Eyes glowing, Maddie purred, “Seeing you in that attire takes my breath away and inspires me to… well,” she added blushing. “I promised to let you work.”
Florentina flashed her a grin. “Happy to please you, my dear.” Then she proceeded to race toward a reinforced portion of the rear wall and up it, running one, two, three vertical steps up the planks followed by a backflip, landing on her feet in the powdery dust. Maddie’s eyes flew wide as she had not imagined such a feat was even possible.
She witnessed Fiore scale ropes up the sides of walls, swing from one to another, hang upside-down with her ankle wrapped in a cord, and run, hop, leap, and climb over every inch of her lair. Observing the tall, lean frame of her children’s tutor pass from one athletic exploit to the next with the dexterity and strength of an Olympian set her heart racing with desire, but also terrified her. Maddie knew that she would do these same exercises at great heights and risk to her person. A fall here may hurt a little, but a fall from a three-story building… don’t think about it!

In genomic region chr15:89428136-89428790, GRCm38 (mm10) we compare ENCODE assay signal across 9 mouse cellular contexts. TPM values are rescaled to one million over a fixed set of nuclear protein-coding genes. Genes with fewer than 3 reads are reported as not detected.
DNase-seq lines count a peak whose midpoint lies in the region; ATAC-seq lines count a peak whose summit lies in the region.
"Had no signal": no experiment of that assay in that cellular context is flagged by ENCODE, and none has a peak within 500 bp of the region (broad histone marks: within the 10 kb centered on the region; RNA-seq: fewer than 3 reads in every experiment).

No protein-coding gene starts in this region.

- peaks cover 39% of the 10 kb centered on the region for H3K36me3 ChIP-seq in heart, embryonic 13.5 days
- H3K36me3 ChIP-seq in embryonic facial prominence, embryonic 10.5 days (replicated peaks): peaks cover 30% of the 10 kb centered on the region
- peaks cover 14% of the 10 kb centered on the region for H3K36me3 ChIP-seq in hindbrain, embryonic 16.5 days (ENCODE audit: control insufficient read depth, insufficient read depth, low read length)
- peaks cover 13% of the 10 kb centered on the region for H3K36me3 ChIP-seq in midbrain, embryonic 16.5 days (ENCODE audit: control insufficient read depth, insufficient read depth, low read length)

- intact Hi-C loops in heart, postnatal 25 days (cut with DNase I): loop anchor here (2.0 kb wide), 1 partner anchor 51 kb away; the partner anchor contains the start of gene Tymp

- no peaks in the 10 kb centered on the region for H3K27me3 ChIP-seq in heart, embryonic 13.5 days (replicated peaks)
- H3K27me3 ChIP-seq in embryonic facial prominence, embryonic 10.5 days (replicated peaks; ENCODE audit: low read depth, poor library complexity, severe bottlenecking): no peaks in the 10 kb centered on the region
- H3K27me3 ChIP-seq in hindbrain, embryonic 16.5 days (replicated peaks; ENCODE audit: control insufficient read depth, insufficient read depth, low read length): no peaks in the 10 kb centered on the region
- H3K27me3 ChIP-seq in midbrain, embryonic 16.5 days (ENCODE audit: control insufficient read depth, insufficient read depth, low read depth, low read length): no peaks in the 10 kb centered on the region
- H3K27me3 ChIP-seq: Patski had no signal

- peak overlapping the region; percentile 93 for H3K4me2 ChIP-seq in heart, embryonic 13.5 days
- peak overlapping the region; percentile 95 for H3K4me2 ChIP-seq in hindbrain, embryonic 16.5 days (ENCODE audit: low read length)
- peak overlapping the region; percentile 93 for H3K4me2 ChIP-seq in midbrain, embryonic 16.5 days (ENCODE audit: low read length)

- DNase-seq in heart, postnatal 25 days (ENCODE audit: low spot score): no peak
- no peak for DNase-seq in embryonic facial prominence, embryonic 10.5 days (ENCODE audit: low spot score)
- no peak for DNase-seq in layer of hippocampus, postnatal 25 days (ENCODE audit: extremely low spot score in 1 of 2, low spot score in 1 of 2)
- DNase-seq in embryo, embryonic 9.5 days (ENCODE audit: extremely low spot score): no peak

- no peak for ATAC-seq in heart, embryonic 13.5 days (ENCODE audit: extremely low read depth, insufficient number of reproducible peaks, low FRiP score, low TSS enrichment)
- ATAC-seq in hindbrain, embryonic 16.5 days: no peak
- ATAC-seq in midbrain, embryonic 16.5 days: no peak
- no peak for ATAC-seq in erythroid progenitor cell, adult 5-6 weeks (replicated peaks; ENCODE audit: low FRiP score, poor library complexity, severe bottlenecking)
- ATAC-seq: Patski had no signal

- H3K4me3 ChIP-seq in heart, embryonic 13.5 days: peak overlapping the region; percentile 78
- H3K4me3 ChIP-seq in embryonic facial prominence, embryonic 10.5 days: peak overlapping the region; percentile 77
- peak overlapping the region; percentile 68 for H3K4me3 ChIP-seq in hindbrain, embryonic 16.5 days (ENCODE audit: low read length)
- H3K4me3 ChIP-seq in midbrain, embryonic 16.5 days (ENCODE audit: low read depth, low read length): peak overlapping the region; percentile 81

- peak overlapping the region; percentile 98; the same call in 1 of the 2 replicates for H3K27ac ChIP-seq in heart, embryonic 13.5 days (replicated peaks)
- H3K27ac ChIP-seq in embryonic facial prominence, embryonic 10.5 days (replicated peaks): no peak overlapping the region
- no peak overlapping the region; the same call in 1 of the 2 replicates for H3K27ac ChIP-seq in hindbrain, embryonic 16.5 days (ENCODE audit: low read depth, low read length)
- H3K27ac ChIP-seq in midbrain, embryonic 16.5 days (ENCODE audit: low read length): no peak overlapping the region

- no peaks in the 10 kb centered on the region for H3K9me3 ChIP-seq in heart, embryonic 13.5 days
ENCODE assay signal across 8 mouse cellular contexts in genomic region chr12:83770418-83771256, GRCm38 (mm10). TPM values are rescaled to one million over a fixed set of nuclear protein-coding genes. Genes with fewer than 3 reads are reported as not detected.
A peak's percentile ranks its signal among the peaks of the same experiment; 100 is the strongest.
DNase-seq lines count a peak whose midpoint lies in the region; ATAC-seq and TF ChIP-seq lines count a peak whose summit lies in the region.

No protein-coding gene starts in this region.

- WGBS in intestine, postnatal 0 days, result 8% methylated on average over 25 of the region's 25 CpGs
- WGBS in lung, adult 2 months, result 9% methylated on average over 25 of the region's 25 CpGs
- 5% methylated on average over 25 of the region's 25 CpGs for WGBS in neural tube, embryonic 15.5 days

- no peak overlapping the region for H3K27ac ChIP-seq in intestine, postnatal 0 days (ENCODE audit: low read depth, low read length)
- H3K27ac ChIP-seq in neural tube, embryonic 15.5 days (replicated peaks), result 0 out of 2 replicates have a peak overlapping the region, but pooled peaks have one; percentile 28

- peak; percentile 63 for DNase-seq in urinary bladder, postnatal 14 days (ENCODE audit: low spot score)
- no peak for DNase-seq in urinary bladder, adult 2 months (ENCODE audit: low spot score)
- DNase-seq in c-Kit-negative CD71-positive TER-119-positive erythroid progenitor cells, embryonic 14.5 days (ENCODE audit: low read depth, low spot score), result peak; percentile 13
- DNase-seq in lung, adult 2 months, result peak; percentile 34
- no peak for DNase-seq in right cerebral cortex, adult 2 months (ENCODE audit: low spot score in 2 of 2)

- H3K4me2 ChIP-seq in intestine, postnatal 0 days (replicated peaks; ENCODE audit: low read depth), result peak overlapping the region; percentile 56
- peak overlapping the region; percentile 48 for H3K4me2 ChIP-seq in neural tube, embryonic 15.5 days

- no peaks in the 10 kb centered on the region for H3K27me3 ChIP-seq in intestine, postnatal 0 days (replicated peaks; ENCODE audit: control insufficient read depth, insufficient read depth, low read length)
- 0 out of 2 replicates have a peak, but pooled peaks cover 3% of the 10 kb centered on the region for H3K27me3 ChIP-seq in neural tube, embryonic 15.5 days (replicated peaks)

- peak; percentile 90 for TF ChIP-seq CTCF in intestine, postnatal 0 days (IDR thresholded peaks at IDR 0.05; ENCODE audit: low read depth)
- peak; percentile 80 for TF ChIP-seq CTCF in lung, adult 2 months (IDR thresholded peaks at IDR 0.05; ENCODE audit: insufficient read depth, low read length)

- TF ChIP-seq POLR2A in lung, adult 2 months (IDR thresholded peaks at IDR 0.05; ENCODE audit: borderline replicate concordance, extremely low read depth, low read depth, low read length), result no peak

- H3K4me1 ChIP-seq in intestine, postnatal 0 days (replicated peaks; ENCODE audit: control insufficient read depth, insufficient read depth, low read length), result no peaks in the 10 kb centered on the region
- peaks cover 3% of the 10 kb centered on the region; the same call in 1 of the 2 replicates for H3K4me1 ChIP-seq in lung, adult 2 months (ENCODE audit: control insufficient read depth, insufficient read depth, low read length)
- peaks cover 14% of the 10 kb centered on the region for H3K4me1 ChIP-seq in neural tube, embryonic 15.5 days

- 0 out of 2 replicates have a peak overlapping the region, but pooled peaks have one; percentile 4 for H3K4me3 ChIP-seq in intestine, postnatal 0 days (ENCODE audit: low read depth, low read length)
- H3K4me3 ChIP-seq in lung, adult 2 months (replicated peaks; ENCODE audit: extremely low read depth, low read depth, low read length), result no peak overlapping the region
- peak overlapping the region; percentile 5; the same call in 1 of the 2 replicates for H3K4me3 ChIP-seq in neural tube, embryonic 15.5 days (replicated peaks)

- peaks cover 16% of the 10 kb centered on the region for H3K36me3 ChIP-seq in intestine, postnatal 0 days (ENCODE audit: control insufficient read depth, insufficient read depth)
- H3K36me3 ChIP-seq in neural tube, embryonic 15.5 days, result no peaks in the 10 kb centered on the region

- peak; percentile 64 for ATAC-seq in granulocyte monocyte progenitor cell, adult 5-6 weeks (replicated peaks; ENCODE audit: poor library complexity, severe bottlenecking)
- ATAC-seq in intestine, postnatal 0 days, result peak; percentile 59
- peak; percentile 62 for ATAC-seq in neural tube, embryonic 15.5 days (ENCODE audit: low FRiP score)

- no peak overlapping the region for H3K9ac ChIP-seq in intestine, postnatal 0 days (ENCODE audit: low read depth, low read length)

After a bit, a sweaty Florentina, breathing heavy from her exertion, walked over for a sip to drink. “Mi Tesoro!” Maddie exclaimed. “I knew you could do things, but you are truly magnificent. How did you ever-”
“Practice,” Fiore answered as she wiped her face with a cloth. “Much practice and determination.”
Next, Florentina withdrew her multi-fire crossbow from her shoulder bag. “You invented that,” Maddie said as a half statement, half question.
Fiore nodded. “It was Master Leonardo’s idea, in a way,” she replied with a shrug. Florentina then fired off eight shots in rapid succession at eight separate targets situated around the barn. Some were painted circles, others sets of clothing stuffed with straw, and a few burlap sacks filled with sand that hung from cords. Fiore retrieved her bolts and reloaded the weapon.
“You hit every one!” Maddie gushed in amazement.